How to Add Strength and Style to Any Slab
Inlays transform a flawed slab into a sturdy work of art.
Synopsis: Large slabs are stunning when used for counters, tables, beds, and benches. But they are rarely perfect. Audi Culver and Ivy Siosi turn flaws into design assets through the use of inlays. Often overlapping and always artistic, these inlays are used to mend cracks, increase thickness, add strength, and make the most of any slab’s inherent beauty.
One of the many things we do at Siosi Design + Build is work with large slabs, which we use for tables, counters, beds, and benches. Although we look for slabs that have as little checking as possible and overall good grain flow, it is rare to find one that is structurally perfect. Often imperfections lie in crucial areas that we can’t or don’t want to cut off.
We solve this problem using a technique we first tried on a large walnut slab that had a soft spot right beside a flame crotch. We were unwilling to cut out the bad and lose the good. Our designs lean toward modern and minimalist, so rather than using a more traditional butterfly key to shore up the structural and visual imperfections, we developed a method that reflects our overall vision without sacrificing strength. This technique is both aesthetic and practical, reinforcing flawed areas and adding a sculptural quality.
Take inspiration from the flaw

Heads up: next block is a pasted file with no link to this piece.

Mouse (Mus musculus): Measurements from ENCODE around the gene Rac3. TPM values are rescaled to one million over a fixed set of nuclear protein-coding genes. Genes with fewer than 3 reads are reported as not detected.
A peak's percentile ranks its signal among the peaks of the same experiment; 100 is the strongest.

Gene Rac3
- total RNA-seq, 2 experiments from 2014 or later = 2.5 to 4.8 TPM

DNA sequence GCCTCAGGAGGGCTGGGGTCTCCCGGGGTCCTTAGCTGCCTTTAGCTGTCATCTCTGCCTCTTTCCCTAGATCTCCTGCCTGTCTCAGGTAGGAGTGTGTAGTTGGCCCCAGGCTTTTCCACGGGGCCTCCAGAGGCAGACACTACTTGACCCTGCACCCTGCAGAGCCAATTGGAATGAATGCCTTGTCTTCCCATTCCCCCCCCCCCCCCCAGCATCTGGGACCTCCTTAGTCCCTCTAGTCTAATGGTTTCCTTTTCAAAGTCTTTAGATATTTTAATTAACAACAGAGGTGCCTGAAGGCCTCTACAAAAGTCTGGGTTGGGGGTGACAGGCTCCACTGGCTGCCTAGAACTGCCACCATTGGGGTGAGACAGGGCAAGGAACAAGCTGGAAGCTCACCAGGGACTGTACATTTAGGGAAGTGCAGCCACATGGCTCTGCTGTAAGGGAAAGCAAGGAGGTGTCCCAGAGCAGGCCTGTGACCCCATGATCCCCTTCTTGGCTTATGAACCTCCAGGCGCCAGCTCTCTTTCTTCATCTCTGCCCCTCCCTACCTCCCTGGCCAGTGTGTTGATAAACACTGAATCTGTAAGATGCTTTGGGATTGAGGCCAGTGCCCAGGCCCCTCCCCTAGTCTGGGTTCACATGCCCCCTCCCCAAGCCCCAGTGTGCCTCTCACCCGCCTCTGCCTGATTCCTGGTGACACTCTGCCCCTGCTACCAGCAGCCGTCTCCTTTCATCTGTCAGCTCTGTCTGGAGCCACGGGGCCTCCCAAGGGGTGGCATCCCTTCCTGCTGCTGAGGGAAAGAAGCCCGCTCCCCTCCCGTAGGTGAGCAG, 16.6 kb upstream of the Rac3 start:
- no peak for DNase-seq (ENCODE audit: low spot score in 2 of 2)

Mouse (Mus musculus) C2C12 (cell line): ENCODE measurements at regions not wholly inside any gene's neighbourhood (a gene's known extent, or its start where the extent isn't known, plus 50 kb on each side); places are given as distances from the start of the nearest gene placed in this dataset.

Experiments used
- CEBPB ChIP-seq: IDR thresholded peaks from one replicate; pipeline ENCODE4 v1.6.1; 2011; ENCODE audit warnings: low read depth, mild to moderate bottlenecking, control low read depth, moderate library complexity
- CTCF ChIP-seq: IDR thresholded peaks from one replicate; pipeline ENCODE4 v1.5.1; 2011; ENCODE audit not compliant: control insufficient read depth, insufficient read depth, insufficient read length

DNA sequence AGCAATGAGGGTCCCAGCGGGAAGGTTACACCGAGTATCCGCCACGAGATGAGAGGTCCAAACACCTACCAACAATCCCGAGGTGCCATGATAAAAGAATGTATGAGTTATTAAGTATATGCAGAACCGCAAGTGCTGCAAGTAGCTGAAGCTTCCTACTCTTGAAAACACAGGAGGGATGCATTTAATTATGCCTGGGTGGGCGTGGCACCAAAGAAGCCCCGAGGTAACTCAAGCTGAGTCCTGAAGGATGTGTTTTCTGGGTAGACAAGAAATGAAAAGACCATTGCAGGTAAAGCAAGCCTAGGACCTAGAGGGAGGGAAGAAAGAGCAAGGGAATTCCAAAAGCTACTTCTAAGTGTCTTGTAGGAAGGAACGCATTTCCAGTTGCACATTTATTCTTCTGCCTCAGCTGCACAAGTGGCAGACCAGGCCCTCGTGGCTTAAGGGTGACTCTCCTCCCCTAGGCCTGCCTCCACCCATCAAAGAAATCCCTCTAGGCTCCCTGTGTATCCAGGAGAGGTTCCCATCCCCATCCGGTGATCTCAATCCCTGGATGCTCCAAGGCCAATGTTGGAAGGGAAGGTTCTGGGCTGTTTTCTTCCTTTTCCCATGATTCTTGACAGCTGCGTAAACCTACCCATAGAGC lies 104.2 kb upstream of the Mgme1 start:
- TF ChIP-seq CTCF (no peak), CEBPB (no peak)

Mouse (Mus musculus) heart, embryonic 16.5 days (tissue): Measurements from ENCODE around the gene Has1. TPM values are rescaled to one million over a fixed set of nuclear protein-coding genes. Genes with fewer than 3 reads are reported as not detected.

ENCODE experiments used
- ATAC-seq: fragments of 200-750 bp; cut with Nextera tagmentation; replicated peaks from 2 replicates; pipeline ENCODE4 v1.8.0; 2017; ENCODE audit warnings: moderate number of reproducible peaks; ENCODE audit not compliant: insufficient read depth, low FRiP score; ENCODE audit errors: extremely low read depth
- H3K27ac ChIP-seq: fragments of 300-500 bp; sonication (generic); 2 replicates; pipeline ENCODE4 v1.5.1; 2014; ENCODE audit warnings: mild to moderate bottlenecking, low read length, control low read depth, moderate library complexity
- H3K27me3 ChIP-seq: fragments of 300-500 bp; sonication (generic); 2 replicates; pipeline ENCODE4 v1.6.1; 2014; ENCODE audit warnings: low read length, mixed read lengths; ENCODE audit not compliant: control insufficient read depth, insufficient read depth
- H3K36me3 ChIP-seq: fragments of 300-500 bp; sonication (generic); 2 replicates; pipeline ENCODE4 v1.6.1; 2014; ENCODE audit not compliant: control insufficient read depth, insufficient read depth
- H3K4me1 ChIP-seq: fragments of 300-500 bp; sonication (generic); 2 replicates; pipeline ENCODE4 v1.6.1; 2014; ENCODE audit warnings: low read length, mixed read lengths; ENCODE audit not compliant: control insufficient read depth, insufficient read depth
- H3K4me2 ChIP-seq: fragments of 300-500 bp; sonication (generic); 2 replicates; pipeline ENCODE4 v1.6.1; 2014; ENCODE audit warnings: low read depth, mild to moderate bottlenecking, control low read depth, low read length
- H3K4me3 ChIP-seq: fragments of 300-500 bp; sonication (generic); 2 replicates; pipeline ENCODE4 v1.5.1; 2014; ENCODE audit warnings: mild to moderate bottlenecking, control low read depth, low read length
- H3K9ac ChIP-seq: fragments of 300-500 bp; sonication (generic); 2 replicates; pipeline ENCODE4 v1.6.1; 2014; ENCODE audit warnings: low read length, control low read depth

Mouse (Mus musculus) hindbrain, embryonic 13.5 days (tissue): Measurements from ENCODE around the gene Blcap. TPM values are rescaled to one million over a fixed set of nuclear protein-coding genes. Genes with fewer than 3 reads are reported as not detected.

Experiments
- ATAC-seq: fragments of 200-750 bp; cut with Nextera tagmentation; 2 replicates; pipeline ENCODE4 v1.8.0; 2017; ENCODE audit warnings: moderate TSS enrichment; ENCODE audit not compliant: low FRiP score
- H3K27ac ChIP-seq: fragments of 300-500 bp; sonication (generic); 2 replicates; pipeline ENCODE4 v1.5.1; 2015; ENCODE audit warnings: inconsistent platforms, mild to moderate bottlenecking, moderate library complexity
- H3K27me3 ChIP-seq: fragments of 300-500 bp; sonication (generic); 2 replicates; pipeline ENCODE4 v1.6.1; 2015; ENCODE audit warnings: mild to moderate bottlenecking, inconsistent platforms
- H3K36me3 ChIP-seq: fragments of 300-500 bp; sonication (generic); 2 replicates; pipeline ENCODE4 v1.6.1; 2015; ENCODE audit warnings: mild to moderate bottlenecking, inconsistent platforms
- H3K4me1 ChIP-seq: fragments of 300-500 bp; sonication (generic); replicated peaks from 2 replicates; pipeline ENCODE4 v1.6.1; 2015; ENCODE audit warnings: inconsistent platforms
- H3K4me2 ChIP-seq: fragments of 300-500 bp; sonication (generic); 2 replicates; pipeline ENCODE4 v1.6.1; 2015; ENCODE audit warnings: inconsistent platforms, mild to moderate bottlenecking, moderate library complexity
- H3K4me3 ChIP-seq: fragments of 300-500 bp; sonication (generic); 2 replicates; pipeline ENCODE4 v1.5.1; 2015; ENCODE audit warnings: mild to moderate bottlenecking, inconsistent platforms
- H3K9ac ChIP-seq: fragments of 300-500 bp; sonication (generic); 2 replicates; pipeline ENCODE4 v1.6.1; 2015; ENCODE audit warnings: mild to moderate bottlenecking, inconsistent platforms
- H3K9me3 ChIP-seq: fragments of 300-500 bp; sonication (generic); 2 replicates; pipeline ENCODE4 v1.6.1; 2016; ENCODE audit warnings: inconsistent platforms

Using the inherent flaws in each slab as inspiration, we add inlays to mend knots, increase thickness, and reinforce cracks. We consider which flaws to embrace, and which ones are unsightly or need to be reinforced for the longevity of the piece.
The goal is to strike a balance between the raw, natural beauty of the wood itself and a refined, sculptural finished piece.
We consider which imperfections add to the aesthetic of the overall piece, and which knots and cracks detract—some elements are inlaid over, others are embraced. Cracks that are left open are sanded, debris is removed, and any rough spots where dust and crumbs may nestle are smoothed.
There is potential for cracks to continue to expand; those areas are mended with inlays to prevent further movement. When there is a hole or crack that we decide to keep, but there’s potential for it to be a crumb catcher, we fill small knots and holes with epoxy. We use this technique sparingly, since wood movement and epoxy can sometimes be an issue down the road. The goal is to retain the look of the flaw while reducing some of the inevitable maintenance required if we retain the flaw (such as dusting with canned air). By nature, each slab is unique, and each client is unique. We try to match and honor the two.
Start by selecting and milling inlay
The key to this process is patience, a few sharp tools, and a vision. We address the biggest issues first. We start with large, structural inlays and add smaller pieces as we go. The size and depth depends on the specific project, but we have used inlays as large as 12 in. by 16 in. by 1-3⁄4 in. deep and as small as 1⁄2 in. square by 1⁄4 in. deep. We cut small inlays with a bandsaw, while we tackle larger pieces primarily on a tablesaw with a crosscut sled.
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From Fine Woodworking #274
More on Finewoodworking.com:
- Discover the Beauty of Big Slabs by Nick Offerman, Robert Ortiz, John C. Sterling #252–Jan/Feb 2016 Issue